Brian M Downing
Only in a country whose public is largely removed from military service, hesitant to criticize its generals, and susceptible to media lionization, could Gen David Petraeus receive the accolades he’s been given.
Gen Petraeus has been lauded as an extraordinary soldier-scholar who developed counterinsurgency doctrines and saw them through to good effect. His accomplishments, however, are far less than his biographers and retinue claim. Most importantly, his efforts have not contributed to American national security. The fault, however, lies less in the general than in an uncritical media and public.
Gen Petraeus may indeed be properly credited for forcing a reluctant military institution to adopt counterinsurgency thought. However, the main ideas were well established by the British in Malaya, the French in Algeria, and Americans in Southeast Asia – well before the future general donned his second lieutenant bars in 1974. His scholarly and professional writings are closely based on the ideas of Robert Thompson, David Galula, and Robert Komer. His writings may have been found instructive to young officers freshly deployed into Iraq or Afghanistan, but they were not groundbreaking.
The sudden and welcome reversal of fortunes in Iraq known as the Sunni Awakening did not stem from Gen Petraeus’s counterinsurgency programs. Successful counterinsurgency takes place slowly, often agonizingly so over the course of years. Further, counterinsurgency expands from areas of concentration in the “oil spot” manner.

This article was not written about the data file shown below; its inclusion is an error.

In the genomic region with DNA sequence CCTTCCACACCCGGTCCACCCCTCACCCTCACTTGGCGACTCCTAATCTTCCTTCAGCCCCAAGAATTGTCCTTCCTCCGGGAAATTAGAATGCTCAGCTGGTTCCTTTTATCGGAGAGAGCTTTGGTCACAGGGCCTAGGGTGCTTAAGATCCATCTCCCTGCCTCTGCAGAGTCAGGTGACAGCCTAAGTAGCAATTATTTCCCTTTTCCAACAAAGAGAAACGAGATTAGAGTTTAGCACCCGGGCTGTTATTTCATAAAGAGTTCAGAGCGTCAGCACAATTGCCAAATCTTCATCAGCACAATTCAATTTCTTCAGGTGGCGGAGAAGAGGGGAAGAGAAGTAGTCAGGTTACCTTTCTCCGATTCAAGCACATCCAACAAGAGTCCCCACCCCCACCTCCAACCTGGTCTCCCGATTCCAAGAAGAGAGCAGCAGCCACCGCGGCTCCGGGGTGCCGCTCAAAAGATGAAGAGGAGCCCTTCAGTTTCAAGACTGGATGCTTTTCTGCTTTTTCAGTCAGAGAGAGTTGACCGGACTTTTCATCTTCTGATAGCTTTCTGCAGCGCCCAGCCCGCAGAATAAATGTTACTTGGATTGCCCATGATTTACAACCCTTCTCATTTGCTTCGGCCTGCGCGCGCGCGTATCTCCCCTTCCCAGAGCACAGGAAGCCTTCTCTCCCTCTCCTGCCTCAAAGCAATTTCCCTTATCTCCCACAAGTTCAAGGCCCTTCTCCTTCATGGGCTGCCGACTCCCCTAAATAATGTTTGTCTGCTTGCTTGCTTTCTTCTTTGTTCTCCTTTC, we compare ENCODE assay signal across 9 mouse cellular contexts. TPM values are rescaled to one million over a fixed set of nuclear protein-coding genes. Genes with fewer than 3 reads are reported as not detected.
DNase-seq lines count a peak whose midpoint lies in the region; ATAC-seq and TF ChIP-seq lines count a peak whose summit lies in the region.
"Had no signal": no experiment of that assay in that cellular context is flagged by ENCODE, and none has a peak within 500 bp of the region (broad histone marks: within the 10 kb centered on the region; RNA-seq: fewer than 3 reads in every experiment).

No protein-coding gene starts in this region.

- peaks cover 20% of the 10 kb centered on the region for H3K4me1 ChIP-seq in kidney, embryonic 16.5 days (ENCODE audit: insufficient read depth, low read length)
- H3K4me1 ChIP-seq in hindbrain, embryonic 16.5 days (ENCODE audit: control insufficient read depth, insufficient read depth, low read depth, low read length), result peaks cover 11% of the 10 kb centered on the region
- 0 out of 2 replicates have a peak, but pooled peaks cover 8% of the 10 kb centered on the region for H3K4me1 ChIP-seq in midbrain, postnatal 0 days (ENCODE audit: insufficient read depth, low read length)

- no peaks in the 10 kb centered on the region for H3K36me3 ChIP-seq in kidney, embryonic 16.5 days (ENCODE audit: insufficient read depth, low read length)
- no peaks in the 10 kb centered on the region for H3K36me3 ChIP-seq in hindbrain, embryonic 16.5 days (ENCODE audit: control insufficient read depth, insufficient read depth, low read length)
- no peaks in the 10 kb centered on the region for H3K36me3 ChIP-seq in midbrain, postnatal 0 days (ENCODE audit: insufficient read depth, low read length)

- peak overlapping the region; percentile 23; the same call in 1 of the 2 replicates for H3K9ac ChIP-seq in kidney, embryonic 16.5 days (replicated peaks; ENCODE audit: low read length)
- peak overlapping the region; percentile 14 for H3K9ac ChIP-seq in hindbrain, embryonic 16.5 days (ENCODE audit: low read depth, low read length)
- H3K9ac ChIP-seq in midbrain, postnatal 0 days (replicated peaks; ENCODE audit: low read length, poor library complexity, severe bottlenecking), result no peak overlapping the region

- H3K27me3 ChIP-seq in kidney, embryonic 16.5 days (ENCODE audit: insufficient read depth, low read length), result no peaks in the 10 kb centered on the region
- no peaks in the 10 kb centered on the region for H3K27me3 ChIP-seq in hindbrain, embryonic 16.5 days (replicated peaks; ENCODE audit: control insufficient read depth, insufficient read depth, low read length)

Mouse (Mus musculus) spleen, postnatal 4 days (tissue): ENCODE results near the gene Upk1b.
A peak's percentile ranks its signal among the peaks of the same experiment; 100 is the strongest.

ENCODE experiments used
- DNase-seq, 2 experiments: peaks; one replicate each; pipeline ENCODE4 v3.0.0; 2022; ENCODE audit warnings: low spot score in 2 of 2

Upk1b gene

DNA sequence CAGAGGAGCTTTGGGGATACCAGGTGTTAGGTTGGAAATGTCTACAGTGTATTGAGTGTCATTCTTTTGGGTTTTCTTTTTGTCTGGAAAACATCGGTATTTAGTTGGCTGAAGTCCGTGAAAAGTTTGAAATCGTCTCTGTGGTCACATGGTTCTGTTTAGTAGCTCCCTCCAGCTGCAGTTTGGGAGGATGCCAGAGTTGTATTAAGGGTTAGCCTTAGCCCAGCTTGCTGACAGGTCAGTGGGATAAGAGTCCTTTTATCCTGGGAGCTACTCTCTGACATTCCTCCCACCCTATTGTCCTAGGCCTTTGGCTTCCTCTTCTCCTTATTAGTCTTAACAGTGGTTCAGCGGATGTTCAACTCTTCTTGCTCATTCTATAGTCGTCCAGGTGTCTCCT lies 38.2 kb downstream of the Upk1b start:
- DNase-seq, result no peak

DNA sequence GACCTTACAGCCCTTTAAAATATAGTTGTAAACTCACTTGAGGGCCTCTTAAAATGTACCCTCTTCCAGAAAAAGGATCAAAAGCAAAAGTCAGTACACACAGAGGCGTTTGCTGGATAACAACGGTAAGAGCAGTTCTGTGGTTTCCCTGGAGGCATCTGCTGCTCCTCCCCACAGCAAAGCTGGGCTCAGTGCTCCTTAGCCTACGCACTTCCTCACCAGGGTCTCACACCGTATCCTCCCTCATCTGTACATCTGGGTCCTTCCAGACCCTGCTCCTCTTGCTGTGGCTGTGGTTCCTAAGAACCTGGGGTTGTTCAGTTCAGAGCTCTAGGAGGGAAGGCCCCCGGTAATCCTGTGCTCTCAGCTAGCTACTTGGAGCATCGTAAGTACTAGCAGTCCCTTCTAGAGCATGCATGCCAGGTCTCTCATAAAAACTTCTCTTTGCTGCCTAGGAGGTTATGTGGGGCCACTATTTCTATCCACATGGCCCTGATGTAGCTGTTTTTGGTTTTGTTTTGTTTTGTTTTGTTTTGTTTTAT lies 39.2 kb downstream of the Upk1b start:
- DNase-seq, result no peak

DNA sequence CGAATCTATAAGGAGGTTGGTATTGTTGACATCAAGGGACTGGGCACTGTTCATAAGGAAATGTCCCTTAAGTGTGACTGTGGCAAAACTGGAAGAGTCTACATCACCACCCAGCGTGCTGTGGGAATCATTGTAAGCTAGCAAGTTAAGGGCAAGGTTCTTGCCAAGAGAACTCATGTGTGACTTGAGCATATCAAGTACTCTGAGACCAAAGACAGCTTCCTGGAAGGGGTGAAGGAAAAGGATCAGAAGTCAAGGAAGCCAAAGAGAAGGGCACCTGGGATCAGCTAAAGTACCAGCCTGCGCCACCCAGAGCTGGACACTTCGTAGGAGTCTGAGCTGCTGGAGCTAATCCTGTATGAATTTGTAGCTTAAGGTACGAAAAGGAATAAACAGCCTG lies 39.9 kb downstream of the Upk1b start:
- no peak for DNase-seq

However, the Sunni Awakening took place quite rapidly across much of the Sunni areas of Iraq. It can be better seen as the result of a pragmatic reassessment by the desperate Sunni resistance, which was being hammered by coalition forces, Shia militias, and al Qaedal. The US offered protection in exchange for cooperation – a process begun locally by junior officers, not by the army high command.
General Petraeus seized the opportunities the junior officers presented him. The same Sunni groups are now waging an insurgency against the Baghdad government, making the achievement short-lived and of little strategic significance. We might ask, then, who used whom in the Sunni Awakening and who got the better of the deal, the US or the Sunni insurgents.
General Petraeus was asked to take over the failing war in Afghanistan – a demotion of sorts as he was then a theater commander. The general nonetheless took up the task without demurral, but without notable success either. The Taliban tide was stemmed, but it must be remembered that the insurgency had little chance of expanding into non-Pashtun regions and had reached its limits in the Pashtun south and east. A few enclaves were carved out in the south but no oil-spot expansion took place and no competent Afghan officials or soldiers were put in place to win hearts and minds.
Little has changed. Stalemate has persisted and counterinsurgency has been abandoned. The ongoing failures in Afghanistan cannot be placed at the general’s feet by any means and should be seen as following from political foolhardiness over many years.
Neither war has added to US national security, which, we must evidently be reminded, is the only sound reason to send young men and women into combat.
Gen Petraeus performed his duty professionally but with far less success than the media and public believe. Comprehension of our wars’ prosecution and relation to national security are exceedingly limited these days, as most appallingly is the impact of the thousands of casualties.
Copyright 2012 Brian M Downing
Brian M Downing is a national security analyst who has written for outlets across the political spectrum. He studied at Georgetown University and the University of Chicago, and did post-graduate work at Harvard’s Center for International Affairs.